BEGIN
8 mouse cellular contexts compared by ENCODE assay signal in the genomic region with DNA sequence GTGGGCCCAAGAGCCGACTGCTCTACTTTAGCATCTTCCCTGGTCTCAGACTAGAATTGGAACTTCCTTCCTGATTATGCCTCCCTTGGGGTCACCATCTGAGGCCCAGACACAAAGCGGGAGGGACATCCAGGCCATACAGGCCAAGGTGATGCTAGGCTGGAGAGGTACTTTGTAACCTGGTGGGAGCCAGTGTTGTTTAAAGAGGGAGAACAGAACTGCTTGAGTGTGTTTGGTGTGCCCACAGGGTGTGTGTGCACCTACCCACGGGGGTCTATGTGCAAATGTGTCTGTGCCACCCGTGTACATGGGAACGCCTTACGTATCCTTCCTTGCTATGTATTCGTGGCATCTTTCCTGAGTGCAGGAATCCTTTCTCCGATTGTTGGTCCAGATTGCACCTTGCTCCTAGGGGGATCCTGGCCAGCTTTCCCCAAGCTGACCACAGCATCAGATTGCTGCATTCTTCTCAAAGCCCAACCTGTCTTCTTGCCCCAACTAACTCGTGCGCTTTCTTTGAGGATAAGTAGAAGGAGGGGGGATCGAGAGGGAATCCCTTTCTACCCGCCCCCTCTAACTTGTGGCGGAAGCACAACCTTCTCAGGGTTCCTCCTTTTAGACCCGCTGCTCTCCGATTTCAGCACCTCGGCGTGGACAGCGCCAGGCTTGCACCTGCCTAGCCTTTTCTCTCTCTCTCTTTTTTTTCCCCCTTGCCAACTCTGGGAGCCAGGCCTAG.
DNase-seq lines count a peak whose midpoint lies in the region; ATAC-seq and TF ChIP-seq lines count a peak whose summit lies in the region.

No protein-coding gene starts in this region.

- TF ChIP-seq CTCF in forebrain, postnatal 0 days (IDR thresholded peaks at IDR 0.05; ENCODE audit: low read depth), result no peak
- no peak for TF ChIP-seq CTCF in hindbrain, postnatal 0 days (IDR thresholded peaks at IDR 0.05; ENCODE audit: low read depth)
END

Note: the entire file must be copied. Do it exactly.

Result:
8 mouse cellular contexts compared by ENCODE assay signal in the genomic region with DNA sequence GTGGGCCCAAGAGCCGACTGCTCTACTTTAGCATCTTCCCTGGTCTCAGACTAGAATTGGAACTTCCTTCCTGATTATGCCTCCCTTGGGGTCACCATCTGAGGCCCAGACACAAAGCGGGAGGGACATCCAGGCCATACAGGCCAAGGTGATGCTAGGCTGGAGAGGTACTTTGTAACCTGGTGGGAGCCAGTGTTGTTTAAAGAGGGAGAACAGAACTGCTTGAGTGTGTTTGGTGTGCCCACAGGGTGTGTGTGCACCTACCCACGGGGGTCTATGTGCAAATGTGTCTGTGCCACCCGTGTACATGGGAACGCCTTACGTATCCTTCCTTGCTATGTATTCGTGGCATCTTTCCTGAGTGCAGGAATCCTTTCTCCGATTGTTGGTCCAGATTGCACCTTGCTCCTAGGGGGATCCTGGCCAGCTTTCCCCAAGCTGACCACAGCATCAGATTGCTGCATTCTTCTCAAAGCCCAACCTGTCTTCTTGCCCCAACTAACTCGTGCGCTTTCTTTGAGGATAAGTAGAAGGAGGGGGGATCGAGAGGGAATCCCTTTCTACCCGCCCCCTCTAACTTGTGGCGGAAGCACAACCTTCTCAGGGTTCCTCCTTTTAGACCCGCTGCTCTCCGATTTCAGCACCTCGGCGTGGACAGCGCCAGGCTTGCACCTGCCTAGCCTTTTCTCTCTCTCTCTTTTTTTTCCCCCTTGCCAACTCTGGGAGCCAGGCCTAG.
DNase-seq lines count a peak whose midpoint lies in the region; ATAC-seq and TF ChIP-seq lines count a peak whose summit lies in the region.

No protein-coding gene starts in this region.

- TF ChIP-seq CTCF in forebrain, postnatal 0 days (IDR thresholded peaks at IDR 0.05; ENCODE audit: low read depth), result no peak
- no peak for TF ChIP-seq CTCF in hindbrain, postnatal 0 days (IDR thresholded peaks at IDR 0.05; ENCODE audit: low read depth)